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Great article on mindfulness (Buddhist Mindfulness).
Now, a third-wave of cognitive-behavioral therapy is catching on in psychology and self-help circles. It holds that simply observing your critical thoughts without judging them is a more effective way to tame them than pressuring yourself to change or denying their validity.
We all have fears but we generally don't show them to others. This is a society where we define ourself more by money and stuff - we compare ourself to others - so our egos are more attached to these external comparisons. That's why men are less likely to seek your financial advice than women ( who maybe are better at being mindful and making room for emotiions, thoughts and actions).
If you are new in this business, don't be too hard on yourself, try to strive for survival without thinking too much about not knowing what you don't know, learning just in time and not just in case, and being activity focused.
Established reps have a different problem - dealing with success - more like maintaining the status quo or not getting burned out. Losing almost any client for 'most any reason can be a blow to the ego, really it is just a market activity. Doing the critical tasks become really boring, but the averages that come out of it meet our basic needs which pave the way for creative endeavors and life balance.
Maintaining good mental health and a productive attitude is probably harder than most of us would admit, even to ourselves, but having that awareness is the first step to being more active, and activity complements being aware of our emotions and thoughts.
That would probably be a good business for someone - working on the mental health of burned out FAs. I guess they call it coaching.
There is a lot of literuture in the FP magazines about holistic financial planning. The financial planning process itself involves sorting out feeling, thoughts (discovery) and actions.
But the idea of simply observing your own thoughts without judging them is a very old idea. Basic stuff for Buddhist meditation.
Time to Google titles for Buddhist Investing, see if I can make some money selling a book. Since CA is going broke, the world's seventh largest economy might be a good market.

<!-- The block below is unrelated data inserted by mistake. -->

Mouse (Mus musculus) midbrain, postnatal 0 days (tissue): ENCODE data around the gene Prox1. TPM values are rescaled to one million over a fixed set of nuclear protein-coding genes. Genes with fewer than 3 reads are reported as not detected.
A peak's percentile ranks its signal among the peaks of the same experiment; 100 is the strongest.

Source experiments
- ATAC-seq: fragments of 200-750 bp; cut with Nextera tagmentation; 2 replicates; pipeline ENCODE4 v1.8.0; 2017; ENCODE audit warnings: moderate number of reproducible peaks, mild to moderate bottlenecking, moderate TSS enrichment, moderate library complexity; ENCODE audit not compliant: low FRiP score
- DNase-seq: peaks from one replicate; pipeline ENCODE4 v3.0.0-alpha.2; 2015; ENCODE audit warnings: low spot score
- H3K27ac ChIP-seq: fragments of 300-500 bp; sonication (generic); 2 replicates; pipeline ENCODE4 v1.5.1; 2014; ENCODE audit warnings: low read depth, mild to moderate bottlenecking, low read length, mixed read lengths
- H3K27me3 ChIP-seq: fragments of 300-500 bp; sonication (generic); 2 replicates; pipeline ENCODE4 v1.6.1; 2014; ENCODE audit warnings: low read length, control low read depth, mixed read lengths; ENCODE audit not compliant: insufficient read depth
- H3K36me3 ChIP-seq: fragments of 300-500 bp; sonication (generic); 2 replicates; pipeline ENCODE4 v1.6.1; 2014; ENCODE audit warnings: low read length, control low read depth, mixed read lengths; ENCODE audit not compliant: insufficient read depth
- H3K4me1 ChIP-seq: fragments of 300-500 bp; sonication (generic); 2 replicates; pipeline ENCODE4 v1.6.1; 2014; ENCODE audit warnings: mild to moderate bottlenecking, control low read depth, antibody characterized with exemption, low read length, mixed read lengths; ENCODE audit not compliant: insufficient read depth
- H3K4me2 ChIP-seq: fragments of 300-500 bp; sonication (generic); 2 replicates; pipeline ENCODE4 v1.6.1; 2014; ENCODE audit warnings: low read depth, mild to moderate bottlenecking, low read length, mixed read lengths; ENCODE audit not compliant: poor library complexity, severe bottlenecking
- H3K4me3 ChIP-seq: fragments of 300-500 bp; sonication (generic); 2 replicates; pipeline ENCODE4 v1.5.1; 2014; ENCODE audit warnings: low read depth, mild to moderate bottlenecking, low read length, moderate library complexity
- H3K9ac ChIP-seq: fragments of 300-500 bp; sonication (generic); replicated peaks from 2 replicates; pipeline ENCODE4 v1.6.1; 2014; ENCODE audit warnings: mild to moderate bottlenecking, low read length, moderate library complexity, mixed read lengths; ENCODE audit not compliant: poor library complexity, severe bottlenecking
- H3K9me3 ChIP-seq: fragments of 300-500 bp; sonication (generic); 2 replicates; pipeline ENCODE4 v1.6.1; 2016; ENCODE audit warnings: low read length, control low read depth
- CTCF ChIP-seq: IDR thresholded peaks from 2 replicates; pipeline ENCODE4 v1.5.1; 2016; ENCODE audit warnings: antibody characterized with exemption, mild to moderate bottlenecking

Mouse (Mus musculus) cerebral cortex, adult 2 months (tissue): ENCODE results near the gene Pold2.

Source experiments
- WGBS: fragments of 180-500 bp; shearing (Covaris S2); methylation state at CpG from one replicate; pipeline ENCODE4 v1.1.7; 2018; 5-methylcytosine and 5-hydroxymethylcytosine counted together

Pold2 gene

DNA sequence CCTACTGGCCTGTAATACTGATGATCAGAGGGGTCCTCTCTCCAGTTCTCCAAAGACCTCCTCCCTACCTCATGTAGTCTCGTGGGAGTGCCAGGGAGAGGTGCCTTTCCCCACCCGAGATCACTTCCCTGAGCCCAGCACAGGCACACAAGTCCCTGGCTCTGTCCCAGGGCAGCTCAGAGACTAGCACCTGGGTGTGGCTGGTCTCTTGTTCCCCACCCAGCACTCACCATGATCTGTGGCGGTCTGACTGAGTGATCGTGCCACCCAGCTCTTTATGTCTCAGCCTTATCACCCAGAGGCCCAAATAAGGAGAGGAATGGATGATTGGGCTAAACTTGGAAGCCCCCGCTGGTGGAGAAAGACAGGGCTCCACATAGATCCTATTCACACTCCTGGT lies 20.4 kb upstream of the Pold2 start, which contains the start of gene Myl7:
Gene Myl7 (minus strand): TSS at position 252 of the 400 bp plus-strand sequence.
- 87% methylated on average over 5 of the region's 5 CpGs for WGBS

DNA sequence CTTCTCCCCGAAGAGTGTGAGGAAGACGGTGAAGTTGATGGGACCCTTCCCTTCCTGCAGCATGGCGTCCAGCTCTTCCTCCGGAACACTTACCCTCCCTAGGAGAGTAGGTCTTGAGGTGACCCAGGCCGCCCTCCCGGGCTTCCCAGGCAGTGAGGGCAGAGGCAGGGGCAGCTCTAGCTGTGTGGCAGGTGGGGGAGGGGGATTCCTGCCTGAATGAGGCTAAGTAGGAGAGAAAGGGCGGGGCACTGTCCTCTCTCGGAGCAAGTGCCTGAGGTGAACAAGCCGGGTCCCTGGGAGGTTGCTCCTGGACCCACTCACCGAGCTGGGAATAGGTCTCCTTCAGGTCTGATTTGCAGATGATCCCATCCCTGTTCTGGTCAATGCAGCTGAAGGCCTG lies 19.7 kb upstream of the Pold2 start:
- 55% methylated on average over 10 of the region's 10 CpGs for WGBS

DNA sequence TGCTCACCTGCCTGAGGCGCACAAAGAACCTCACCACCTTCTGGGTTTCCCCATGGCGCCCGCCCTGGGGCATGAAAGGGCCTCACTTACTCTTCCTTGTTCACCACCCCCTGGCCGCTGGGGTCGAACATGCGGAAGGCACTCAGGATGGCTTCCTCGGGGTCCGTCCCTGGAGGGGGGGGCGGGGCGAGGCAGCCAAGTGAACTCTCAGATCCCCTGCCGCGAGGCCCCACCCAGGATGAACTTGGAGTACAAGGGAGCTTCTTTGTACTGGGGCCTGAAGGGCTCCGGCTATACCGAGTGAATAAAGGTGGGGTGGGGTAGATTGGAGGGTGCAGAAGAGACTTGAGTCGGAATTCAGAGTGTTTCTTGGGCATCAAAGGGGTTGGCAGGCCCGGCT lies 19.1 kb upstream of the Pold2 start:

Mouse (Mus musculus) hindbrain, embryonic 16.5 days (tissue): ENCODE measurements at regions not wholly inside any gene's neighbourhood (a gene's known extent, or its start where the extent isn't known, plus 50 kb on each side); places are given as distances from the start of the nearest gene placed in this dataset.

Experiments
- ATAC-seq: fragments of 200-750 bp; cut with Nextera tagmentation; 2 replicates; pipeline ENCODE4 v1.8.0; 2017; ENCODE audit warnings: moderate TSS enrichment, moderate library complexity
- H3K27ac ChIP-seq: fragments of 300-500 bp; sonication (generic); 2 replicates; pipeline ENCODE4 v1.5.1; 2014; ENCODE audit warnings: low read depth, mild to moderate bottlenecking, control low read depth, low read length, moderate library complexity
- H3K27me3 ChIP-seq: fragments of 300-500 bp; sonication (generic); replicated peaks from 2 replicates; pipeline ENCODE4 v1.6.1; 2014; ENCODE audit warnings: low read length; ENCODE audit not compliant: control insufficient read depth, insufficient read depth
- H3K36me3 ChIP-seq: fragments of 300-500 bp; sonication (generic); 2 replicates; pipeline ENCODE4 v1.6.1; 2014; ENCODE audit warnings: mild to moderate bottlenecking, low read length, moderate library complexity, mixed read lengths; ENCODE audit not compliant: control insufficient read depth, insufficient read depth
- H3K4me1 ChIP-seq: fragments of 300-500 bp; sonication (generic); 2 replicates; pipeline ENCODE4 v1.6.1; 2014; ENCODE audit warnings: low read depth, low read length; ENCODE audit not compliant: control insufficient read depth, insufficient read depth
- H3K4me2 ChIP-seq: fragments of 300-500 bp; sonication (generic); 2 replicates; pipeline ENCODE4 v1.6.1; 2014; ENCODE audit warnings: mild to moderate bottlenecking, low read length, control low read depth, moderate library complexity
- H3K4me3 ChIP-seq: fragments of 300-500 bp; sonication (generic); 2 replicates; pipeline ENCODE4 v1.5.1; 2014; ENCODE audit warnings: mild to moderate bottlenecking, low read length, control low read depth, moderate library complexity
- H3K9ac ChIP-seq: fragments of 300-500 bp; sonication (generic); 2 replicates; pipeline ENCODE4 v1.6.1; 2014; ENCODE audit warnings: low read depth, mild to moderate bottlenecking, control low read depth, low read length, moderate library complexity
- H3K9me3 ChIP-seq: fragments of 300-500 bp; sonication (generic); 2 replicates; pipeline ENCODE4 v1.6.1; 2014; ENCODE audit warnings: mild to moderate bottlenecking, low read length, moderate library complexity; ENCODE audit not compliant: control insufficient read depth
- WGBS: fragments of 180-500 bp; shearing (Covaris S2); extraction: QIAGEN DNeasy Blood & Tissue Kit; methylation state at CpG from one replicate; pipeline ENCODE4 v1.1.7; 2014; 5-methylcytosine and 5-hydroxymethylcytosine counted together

DO they teach this stuff at Jones, Spiff?
No, but my Visiting Vet did teach me the Vulcan Mind Meld and the Jedi Mind Trick. This is not the annuity you are looking for.
I don't get the annuity part. You would almost have to lie to annuitize your knowledge, at least make any serious money.
You've never seen Star Wars? Obi-wan uses the Jedi Mind Trick to tell some stormtroopers that he and Luke don't have R2-D2 and C3PO - "These are not the droids you are looking for." I guess I should have put quotation marks around my last sentence.
Yeah, I forgot about Star Wars, that's a good metaphor for the kind of mind control we are going to need to deploy going forward.
Fearlessly ranging to the topic of the future of Social Security, it appears we now can consider Greece, Italy, and other European countries, along with Japan, as we evaluate the hard work of retirement planning (assumptions):
Japan is foundering on the promises made by past generations of politicians that are coming due in a rapidly aging society. These include unfunded pensions and medical care for the elderly. And it will only get worse—2012 is expected to be a watershed year when the biggest wave of baby boomers begins to retire.
Listening to Fox Business News out of the corner of my ear while cooking, it is amazing the hear the host ask each guest the same question ( what about entitlements, public pensions, medicare, SS) - and each politician will tip toe up to the edge and never acknowledge the 1200 pound gorilla.
Payments on the national debt next year are projected at an already substantial $263 billion, but this assumes a payout of no more than 2% on 10-year bonds. Yields may remain well below this level for now, but in recent auctions signs have emerged that investors are losing their appetite for government bonds. The national debt is forecast to exceed household savings in the next year, as retirees continue to spend down savings. As long as growth remains slow, corporations will probably continue to save. But if Tokyo is forced to look abroad for funding, it will have to pay much higher rates.
That has the potential to blow out the budget in spectacular fashion. With central and local government debt now estimated at over $11 trillion, each one percentage point increase in yields will cost $110 billion. Adding in its unfunded liabilities, Japan has already reached the point at which its debt load will continue to increase regardless of how much it cuts spending or raises taxes.
Doesn't make you want to pick up the phone and start cold calling, hey, how about the potential for them Japanese small cap stocks? Maybe need to use Jedi mind tricks.